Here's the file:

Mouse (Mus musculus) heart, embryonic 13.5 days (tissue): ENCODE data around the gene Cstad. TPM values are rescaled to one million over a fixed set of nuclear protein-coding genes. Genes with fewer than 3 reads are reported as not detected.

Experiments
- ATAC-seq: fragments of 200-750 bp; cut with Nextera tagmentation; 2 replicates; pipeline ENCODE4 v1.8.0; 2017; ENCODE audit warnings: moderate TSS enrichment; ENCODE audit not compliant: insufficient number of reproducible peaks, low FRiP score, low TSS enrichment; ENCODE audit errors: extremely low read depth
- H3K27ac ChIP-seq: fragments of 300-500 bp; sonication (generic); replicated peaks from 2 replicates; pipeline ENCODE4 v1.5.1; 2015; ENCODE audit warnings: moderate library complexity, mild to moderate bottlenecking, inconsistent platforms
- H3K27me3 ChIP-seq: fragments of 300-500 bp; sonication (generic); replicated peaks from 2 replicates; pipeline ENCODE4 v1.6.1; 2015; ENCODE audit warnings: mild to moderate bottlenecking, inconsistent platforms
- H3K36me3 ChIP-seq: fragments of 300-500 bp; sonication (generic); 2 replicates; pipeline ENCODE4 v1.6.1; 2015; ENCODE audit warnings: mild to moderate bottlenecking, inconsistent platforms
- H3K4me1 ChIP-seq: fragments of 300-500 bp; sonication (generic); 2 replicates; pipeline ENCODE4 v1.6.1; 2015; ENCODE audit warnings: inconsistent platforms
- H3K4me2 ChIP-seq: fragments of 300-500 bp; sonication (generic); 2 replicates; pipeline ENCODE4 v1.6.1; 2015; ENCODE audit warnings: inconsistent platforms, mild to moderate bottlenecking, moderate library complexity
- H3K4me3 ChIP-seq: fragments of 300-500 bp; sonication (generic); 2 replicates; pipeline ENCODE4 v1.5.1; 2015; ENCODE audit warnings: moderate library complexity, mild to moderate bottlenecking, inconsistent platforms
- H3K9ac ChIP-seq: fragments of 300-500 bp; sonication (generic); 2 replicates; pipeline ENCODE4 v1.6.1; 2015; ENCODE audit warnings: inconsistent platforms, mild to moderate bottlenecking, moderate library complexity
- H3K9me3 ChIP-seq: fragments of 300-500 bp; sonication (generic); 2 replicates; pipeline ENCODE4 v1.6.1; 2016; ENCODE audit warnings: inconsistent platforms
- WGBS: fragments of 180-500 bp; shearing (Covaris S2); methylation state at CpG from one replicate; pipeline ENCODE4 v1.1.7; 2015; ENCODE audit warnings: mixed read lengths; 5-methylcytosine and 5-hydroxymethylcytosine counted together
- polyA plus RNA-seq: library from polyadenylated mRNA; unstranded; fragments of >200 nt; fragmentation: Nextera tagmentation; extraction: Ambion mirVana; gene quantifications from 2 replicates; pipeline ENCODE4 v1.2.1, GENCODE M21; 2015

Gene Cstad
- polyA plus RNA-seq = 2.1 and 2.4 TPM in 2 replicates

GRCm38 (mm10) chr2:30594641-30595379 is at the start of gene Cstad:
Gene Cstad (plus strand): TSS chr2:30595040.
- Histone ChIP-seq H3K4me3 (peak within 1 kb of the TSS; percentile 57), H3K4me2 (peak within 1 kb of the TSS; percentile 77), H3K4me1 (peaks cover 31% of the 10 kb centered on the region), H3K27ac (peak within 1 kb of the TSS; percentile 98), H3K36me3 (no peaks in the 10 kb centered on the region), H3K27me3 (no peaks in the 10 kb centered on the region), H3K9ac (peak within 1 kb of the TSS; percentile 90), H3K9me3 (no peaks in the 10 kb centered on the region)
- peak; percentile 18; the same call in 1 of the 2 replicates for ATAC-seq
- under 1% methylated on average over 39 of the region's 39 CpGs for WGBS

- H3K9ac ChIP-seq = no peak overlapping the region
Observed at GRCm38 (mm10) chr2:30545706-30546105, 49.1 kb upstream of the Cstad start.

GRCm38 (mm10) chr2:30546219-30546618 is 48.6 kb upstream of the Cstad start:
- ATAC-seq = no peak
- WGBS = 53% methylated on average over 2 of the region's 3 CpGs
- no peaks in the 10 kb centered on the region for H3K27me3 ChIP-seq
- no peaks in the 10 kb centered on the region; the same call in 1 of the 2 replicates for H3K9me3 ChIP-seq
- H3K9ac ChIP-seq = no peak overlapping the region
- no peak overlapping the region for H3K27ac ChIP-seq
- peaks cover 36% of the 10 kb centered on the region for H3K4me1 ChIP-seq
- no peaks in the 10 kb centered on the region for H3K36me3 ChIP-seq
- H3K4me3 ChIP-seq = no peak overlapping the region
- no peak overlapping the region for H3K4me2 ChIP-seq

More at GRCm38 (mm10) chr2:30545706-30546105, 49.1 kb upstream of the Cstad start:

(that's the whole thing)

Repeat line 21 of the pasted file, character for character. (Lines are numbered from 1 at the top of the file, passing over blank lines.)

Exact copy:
- H3K9ac ChIP-seq = no peak overlapping the region